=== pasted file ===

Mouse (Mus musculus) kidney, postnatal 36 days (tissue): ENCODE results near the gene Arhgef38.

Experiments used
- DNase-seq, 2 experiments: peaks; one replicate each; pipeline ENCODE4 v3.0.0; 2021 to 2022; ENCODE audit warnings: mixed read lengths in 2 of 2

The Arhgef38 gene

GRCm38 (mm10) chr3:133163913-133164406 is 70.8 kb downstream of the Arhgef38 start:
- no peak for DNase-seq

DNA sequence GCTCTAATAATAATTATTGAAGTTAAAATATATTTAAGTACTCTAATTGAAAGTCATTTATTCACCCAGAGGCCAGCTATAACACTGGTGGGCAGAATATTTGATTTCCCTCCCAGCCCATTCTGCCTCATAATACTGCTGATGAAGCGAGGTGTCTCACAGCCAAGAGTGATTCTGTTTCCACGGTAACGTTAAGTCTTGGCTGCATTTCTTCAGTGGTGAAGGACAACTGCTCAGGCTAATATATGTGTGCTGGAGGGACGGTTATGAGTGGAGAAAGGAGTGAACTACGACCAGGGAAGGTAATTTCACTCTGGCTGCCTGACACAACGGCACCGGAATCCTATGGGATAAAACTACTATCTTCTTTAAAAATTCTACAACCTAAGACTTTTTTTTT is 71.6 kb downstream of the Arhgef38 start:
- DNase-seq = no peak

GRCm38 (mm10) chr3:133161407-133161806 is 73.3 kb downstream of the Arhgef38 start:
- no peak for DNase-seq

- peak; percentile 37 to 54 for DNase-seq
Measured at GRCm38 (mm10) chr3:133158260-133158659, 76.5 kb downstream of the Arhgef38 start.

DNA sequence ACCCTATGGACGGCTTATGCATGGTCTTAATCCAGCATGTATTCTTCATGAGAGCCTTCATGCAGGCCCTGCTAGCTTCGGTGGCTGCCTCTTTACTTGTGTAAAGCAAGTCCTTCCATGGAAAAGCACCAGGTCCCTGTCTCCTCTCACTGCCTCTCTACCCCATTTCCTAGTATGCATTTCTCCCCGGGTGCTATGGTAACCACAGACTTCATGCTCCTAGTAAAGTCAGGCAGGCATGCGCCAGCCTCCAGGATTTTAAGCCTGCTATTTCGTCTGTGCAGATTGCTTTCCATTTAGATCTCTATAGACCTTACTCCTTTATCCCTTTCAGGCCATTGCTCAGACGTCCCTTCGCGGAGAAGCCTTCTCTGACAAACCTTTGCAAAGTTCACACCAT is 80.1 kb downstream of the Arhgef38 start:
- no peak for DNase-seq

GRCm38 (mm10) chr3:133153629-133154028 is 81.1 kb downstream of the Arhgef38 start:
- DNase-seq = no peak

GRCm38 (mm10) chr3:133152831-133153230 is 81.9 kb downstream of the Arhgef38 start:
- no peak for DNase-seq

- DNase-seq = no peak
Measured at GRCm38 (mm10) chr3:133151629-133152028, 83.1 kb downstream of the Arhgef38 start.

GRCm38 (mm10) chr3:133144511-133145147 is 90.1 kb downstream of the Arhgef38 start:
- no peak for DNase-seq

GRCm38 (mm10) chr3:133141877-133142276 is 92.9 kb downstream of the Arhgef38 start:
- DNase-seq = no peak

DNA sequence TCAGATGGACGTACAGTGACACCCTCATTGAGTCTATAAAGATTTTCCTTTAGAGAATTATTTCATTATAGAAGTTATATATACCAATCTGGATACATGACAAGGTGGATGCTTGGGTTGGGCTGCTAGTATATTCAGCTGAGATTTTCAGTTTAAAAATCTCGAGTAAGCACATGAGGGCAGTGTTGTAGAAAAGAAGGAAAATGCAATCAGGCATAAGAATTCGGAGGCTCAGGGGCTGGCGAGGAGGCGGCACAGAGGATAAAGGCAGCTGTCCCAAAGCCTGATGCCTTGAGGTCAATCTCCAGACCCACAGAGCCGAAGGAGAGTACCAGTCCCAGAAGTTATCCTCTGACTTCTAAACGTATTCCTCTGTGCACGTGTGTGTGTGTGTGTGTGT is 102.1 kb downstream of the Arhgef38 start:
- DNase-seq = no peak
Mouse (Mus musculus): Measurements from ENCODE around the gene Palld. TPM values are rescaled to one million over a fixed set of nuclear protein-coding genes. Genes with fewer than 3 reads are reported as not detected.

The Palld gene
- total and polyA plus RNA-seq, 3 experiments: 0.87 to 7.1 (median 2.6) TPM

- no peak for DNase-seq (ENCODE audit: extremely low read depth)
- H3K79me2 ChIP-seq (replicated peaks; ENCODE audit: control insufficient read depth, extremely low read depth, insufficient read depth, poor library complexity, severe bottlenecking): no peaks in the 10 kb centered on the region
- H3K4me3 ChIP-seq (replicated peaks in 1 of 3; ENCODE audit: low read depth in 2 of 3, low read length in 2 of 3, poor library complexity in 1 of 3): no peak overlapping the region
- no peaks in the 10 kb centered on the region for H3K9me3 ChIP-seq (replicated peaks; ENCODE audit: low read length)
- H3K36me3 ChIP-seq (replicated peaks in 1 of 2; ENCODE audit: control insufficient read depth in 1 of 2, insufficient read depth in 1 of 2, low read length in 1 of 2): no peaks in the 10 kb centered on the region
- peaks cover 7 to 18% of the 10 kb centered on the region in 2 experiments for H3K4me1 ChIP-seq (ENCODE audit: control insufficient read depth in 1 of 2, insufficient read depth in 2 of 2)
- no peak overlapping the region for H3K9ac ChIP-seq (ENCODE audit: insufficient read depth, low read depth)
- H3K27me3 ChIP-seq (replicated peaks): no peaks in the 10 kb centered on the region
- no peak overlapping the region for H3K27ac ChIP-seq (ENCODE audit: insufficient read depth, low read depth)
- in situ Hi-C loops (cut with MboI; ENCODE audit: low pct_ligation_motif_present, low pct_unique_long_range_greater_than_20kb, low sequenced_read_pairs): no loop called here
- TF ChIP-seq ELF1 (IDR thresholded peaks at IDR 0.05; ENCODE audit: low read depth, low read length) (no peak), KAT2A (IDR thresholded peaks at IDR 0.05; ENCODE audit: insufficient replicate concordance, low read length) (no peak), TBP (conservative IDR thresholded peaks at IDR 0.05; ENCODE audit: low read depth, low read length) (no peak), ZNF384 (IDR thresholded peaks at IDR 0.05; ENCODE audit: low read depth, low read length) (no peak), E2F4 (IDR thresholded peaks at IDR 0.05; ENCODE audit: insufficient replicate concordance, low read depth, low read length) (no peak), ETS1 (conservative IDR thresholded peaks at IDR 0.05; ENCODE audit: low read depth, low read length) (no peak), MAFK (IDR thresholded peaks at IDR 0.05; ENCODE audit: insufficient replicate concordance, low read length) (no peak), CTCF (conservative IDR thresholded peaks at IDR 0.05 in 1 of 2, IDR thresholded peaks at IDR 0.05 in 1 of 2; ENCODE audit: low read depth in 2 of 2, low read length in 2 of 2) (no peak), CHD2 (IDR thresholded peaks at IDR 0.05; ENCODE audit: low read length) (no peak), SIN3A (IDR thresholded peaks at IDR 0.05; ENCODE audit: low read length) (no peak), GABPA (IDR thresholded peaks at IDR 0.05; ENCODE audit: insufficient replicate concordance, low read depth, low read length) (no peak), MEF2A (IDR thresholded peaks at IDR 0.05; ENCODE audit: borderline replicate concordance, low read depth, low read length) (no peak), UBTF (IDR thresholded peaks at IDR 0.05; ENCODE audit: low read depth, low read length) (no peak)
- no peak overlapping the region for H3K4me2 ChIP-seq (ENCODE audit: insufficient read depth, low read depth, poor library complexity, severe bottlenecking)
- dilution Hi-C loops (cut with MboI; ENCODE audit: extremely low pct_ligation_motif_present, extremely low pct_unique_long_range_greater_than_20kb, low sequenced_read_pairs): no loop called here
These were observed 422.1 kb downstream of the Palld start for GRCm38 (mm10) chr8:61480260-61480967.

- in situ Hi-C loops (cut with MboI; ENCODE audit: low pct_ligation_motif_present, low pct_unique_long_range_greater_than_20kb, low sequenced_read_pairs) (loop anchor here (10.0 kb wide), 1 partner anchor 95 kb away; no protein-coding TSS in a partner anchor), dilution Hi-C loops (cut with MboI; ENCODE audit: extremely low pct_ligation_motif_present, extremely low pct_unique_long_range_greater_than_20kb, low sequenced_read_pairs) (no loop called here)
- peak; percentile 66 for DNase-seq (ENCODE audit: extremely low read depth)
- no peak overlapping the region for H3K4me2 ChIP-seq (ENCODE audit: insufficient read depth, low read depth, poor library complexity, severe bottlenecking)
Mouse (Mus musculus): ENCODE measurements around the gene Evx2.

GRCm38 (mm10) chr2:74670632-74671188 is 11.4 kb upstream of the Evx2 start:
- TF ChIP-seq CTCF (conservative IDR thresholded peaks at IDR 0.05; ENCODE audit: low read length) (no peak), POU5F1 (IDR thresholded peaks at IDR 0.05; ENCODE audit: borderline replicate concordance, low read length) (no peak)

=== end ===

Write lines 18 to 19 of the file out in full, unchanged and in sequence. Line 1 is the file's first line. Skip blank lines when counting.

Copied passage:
- no peak for DNase-seq

- DNase-seq = no peak